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Bill passed to boost LTA’s enforcement efforts, set new fire standard for PMDs

SINGAPORE — The authorities will get to enhance its enforcement capacity and improve safety on public pathways and roads with the passing of the Land Transport (Enforcement Measures) Bill in Parliament on Monday (Sept 10).

Bill passed to boost LTA’s enforcement efforts, set new fire standard for PMDs

With the passing of the Land Transport (Enforcement Measures) Bill, the Land Transport Authority will be able to have outsourced enforcement officers who can assist its efforts in monitoring errant cyclists and users of personal mobility devices.

SINGAPORE — The authorities will get to enhance its enforcement capacity and improve safety on public pathways and roads with the passing of the Land Transport (Enforcement Measures) Bill in Parliament on Monday (Sept 10).

The Land Transport Authority, for instance, will be able to allow outsourced personnel to join its ranks of more than 50 officers to enforce regulations against errant cyclists and users of personal mobility devices (PMDs). It will also get to serve notices electronically, instead of solely through hard-copy letters.

The Ministry of Transport said that it will announce when these measures will take effect at a later date.

Other proposals in the Bill that were passed include tougher penalties for damages to public infrastructure by road users, and a requirement for e-scooter riders to register their devices, with the ruling set to take effect from early next year. Their devices must also display a registration mark and identification mark. Details on this new procedure will be announced by the end of this year.

The number of reported accidents involving PMDs has been growing sharply. In 2015, there were 19 such accidents, but this rose to 42 in 2016 and 128 last year. Since May 2018, more than 1,300 offences have been recorded, with several errant riders hauled to court.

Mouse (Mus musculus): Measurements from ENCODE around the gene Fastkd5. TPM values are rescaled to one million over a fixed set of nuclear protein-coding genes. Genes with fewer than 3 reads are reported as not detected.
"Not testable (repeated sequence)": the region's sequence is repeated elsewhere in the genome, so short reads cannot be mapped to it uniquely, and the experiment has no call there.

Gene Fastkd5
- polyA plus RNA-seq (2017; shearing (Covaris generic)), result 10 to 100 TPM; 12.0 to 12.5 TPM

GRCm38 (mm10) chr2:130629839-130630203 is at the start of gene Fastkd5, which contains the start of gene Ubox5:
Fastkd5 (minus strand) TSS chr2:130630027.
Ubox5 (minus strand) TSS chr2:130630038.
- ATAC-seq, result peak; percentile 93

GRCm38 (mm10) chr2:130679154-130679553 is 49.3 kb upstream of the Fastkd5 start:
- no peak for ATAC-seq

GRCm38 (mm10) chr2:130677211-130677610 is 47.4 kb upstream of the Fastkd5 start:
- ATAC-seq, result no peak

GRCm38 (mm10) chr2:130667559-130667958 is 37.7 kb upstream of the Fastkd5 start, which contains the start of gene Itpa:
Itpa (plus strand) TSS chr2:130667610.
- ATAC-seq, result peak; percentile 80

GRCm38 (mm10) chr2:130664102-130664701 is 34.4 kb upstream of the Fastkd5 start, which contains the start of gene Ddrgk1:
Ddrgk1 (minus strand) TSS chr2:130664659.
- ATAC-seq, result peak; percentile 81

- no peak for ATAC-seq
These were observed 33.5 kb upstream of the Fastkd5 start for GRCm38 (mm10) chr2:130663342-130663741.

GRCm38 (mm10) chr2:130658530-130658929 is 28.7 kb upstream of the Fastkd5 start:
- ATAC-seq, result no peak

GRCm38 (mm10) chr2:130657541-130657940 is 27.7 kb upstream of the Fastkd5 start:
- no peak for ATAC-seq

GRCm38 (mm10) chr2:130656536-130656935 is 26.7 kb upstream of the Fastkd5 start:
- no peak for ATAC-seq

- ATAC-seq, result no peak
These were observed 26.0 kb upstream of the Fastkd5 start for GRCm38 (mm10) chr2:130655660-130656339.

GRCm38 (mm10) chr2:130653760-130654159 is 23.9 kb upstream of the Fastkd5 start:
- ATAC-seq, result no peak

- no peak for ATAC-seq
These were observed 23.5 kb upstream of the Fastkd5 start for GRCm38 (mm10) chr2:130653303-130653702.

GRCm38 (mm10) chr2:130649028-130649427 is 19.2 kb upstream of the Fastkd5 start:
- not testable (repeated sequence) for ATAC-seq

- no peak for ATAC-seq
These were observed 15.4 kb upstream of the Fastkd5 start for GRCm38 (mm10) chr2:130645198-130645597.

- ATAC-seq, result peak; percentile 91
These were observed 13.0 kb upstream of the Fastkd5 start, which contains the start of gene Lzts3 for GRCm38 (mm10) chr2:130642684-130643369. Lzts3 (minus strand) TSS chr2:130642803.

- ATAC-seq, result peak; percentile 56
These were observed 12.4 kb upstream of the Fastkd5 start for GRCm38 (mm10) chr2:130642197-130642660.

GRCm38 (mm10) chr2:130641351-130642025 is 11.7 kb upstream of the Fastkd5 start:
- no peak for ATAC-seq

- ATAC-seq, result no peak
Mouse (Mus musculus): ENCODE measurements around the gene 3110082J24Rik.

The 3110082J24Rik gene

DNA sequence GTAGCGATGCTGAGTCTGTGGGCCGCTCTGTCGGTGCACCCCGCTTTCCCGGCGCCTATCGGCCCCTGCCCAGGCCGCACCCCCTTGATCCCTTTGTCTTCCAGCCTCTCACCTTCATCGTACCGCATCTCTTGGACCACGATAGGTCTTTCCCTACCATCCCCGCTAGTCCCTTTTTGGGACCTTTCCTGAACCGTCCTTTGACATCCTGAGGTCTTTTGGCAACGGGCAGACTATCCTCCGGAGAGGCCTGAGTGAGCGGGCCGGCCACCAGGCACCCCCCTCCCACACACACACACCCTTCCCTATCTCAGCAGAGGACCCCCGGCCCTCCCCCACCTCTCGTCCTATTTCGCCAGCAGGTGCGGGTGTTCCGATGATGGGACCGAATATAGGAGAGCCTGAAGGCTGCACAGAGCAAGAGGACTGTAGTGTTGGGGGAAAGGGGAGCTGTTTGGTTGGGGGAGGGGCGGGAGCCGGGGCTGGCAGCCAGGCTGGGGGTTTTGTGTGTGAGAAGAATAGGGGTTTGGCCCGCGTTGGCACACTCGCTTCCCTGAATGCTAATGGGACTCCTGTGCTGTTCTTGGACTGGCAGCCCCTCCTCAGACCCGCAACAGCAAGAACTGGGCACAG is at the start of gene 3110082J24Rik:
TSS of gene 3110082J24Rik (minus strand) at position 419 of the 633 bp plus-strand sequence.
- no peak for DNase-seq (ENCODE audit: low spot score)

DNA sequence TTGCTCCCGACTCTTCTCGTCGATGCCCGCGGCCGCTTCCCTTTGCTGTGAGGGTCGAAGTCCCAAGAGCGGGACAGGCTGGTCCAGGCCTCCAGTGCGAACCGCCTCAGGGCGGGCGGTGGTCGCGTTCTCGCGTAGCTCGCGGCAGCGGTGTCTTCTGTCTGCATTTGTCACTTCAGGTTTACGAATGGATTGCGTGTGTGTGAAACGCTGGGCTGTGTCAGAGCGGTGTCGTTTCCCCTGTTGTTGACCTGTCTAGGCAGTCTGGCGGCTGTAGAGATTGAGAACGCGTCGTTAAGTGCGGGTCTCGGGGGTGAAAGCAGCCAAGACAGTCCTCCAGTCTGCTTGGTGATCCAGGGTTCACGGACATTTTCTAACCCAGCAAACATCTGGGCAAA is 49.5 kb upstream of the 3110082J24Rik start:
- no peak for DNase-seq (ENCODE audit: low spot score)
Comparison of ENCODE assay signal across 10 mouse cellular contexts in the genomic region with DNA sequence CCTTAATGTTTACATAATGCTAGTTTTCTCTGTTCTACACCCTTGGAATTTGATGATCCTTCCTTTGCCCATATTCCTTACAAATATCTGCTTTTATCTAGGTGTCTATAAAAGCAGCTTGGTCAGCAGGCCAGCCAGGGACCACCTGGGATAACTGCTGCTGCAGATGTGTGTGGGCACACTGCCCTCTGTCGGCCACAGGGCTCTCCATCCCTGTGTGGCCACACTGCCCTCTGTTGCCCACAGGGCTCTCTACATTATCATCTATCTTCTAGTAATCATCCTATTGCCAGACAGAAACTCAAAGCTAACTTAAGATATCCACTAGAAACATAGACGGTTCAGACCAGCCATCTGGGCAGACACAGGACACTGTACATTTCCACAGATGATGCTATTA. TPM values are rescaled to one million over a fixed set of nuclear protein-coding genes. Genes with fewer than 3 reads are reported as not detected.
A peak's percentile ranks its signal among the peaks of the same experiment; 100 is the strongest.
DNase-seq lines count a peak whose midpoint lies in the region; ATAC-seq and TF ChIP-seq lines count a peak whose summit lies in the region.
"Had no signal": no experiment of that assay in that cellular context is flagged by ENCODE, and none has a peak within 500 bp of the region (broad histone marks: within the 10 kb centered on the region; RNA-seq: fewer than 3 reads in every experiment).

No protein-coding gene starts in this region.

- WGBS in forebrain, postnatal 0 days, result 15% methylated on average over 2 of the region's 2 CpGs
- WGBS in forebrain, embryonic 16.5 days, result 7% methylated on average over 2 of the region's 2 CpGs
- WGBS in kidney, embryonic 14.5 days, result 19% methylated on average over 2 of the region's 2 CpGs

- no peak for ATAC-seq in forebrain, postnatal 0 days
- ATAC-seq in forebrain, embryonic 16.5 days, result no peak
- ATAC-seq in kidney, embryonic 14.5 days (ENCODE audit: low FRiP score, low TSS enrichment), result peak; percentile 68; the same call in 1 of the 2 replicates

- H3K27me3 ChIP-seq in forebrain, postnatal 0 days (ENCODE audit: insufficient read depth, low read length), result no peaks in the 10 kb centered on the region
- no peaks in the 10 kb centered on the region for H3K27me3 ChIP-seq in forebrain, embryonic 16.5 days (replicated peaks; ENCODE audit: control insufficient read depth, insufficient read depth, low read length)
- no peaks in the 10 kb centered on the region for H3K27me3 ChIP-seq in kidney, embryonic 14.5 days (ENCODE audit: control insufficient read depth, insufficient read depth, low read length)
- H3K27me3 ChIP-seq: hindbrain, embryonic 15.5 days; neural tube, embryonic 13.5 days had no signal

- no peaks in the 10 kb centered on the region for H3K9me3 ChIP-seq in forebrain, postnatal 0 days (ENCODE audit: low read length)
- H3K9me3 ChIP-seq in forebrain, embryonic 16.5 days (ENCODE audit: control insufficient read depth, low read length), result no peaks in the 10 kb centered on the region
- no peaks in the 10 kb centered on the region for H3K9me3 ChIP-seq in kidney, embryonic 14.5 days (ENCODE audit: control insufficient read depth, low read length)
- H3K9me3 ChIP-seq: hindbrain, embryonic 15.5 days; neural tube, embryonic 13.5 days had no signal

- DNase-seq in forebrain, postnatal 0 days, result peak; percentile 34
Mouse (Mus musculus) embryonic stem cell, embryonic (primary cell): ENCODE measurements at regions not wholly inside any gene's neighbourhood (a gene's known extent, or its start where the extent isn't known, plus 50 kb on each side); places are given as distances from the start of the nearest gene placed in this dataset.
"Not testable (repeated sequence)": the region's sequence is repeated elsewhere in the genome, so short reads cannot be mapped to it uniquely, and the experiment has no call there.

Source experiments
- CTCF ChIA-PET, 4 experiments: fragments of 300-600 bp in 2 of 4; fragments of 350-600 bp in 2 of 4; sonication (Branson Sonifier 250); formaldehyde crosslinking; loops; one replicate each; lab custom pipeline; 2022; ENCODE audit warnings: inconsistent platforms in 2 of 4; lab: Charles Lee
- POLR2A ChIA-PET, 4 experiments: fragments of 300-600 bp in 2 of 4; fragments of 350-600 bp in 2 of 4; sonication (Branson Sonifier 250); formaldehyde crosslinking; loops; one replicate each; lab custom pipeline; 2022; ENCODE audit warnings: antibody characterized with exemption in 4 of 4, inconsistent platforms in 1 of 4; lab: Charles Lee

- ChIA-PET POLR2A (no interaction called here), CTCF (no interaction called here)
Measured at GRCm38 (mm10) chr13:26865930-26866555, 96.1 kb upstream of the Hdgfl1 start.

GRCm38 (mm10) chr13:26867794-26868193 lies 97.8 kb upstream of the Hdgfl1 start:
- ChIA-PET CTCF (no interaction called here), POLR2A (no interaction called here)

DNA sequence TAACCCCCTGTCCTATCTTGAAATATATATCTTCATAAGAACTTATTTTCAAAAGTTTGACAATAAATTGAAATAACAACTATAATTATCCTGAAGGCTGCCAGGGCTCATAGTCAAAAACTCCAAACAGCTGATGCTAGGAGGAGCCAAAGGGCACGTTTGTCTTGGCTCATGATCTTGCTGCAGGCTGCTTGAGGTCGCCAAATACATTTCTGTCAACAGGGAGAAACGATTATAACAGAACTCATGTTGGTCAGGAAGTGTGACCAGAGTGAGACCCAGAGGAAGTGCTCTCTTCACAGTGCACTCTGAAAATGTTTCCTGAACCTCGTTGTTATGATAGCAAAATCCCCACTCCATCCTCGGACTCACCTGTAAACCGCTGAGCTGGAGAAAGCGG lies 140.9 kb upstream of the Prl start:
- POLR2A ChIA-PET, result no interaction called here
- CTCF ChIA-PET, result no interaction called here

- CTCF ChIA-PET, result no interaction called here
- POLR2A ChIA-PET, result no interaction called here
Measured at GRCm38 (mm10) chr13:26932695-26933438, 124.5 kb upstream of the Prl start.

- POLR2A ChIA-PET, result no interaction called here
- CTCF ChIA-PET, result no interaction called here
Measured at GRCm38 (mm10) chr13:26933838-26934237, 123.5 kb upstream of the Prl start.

Not only that, the cases of e-scooter fires have also been rising, so a PMD fire safety standard, UL2272, was introduced on Monday as well.

Speaking in Parliament during the second reading of the Bill, Dr Lam Pin Min, Senior Minister of State Transport, said that there have been more than 80 fire incidents involving motorised PMDs since 2016.

"LTA has studied the safety standards available today, and determined that the UL2272 standard is suitable for application for motorised PMDs in Singapore," he said.

From July next year, retailers will be banned from selling PMDs that do not meet the UL2272 standard, which is developed by an independent American certification company.

"Existing owners of motorised PMDs which are not UL2272-compliant can continue to use their devices until end-2020," Dr Lam added.

Earlier this year, the Singapore Civil Defence Force reported that the number of fires involving e-scooters shot up more than 300 per cent, with nine cases in 2016 to 40 last year. The rechargeable lithium ion batteries, used by most e-scooters, e-bicycles and PMDs, are known to have high energy density and flammable internal materials.

During the debate in Parliament on Monday, Non-Constituency Member of Parliament Dennis Tan and Mr Louis Ng, Member of Parliament (MP) for Nee Soon GRC, raised questions about situations when there are changes in ownership, including when the PMDs are no longer in use.